Heatsinking and ventilation
Many early LED lamps and fittings had inadequate ways to dissipate the heat they generated, so the LEDs ran at excessively high temperatures, reducing light output and shortening lifespan. Most LED bulbs now have adequate ways to cool themselves, although there are some that still push the limits with too much wattage and too little heatsink surface area to dissipate the generated heat. This problem is most common in downlight replacement lamps.
When selecting an LED lamp, be mindful of the fitting into which it is to go – there is no point in a lot of heatsinking if the bulb is used in a fitting that simply doesn’t allow the heat to dissipate. Heatsink material and finish also play a role. Some manufacturers are still making bulbs with chrome-plated heatsinks which do not emit heat well. A chromed heatsink may cause a lamp to run 20 degrees hotter than the same heatsink in a black anodised or high-emissivity finish.
Colour temperature, lux and lumens
LED lighting often comes with a ‘colour temperature’ measurement. Colour temperature in Kelvin (K) relates to the colour of light emitted by a lamp. Warm white is generally any number up to 4000K. Neutral white is 4000K to 5500K and cool white or daylight white is 5500K and above. When the number is lower, the light is warmer and redder; the higher the number, the cooler and bluer the light. Most people prefer the yellowish glow of ‘warm white’ light yet this is simply an accustomisation issue and living with a neutral or cool white light for a week or two will generally overcome this predisposition.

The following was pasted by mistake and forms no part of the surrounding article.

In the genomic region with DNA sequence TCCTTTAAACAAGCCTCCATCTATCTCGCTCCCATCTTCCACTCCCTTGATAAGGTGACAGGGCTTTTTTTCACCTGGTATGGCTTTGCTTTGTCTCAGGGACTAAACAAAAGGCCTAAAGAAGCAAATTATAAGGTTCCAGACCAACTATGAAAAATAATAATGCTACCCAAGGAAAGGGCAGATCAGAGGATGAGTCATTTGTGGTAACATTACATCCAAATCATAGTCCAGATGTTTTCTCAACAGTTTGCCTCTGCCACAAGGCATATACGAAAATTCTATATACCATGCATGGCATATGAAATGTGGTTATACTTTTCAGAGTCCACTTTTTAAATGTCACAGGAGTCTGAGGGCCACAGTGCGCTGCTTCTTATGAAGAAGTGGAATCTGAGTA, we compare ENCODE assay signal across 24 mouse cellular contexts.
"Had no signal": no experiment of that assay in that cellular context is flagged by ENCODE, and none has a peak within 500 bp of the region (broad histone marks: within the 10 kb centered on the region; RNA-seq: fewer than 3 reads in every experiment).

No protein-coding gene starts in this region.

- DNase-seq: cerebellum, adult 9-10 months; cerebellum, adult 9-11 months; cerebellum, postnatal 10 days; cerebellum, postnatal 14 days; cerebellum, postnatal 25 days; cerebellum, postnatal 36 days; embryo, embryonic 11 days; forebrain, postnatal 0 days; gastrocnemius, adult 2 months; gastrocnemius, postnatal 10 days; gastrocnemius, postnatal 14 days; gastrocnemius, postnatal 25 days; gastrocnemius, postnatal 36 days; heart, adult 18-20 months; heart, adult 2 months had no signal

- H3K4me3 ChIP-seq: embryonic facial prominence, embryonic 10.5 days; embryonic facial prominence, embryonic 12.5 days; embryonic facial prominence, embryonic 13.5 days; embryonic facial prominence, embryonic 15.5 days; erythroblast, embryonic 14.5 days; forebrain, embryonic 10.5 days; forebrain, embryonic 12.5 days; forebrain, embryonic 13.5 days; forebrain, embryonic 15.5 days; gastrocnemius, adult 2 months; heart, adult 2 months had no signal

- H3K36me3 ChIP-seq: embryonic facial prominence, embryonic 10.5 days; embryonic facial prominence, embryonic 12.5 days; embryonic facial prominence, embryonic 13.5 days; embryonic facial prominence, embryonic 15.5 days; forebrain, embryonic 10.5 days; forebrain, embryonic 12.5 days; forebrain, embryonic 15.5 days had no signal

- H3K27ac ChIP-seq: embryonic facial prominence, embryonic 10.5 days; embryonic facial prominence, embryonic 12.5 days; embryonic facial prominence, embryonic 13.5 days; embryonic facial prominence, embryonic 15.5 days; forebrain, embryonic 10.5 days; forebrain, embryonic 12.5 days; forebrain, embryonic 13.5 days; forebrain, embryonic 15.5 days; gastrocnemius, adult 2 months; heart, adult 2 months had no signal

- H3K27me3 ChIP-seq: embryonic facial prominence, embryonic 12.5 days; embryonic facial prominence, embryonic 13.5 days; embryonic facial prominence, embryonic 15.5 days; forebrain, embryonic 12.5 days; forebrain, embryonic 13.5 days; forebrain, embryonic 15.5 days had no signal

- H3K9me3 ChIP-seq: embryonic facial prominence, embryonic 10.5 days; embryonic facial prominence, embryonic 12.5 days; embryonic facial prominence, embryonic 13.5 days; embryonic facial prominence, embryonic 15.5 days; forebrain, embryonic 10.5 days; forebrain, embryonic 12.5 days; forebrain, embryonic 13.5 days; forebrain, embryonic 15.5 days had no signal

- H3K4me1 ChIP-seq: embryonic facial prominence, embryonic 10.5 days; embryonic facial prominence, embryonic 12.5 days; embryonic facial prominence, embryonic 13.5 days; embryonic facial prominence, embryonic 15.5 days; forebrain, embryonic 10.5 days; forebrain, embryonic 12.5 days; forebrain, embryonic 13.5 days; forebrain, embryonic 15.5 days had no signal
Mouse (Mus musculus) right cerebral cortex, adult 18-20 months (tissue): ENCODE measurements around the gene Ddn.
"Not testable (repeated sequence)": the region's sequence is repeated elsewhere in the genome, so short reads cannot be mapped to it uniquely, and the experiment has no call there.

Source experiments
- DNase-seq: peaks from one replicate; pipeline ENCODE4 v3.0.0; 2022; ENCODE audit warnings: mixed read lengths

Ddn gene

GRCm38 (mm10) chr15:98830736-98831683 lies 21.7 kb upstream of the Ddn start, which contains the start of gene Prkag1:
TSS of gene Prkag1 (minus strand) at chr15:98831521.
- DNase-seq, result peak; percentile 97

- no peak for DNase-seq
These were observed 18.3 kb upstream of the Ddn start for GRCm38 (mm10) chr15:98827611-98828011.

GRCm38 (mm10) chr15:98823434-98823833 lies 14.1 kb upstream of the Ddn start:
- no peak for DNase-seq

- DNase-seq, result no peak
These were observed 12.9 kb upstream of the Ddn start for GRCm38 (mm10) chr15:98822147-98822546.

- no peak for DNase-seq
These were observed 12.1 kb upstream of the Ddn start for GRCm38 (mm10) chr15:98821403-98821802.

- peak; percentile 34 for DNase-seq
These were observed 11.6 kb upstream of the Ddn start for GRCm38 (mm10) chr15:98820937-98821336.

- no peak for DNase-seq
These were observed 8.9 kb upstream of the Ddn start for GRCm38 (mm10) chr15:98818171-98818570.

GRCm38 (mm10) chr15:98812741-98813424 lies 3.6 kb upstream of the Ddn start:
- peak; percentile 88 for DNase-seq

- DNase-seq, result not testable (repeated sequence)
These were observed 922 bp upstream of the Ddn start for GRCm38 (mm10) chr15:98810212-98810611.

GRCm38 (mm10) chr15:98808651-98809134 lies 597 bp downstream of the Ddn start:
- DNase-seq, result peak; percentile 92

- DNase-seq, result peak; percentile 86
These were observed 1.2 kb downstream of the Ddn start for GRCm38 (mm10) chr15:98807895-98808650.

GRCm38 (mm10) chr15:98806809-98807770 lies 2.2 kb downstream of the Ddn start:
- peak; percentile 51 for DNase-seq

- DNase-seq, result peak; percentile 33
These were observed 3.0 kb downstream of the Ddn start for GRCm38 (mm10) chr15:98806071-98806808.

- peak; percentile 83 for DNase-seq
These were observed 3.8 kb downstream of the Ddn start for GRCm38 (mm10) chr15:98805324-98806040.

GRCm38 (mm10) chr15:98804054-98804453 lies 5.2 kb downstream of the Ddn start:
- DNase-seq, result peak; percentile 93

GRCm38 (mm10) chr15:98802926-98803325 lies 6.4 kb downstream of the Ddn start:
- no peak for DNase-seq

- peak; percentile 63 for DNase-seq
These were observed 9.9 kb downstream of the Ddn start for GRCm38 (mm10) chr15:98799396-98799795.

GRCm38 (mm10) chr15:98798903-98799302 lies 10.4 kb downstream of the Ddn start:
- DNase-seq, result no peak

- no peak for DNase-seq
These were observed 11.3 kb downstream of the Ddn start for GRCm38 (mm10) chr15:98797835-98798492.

Light output is measured in lumens. The lumen figure allows you to compare different LED bulbs of the same power: for instance, one 8-watt LED can generate light of 500 lumens, while another gives off 600 lumens. For greatest energy efficiency, choose lamps of at least 80 lumens per watt.
A closely related figure to the lumen is the lux. Lux is lumens per square metre, so a 500-lumen light source that is directing all of its light onto a
4sq m surface will produce 125 lux at that surface. Lux allows you to compare the effective brightness of each light source at a given distance and make a decision on what best suits your needs.
John Knox is a lighting specialist and webshop manager at the Alternative Technology Association (ATA). The ATA is a not-profit-organisation promoting sustainable living. Speak to John at the ATA’s advice service on efficient lighting.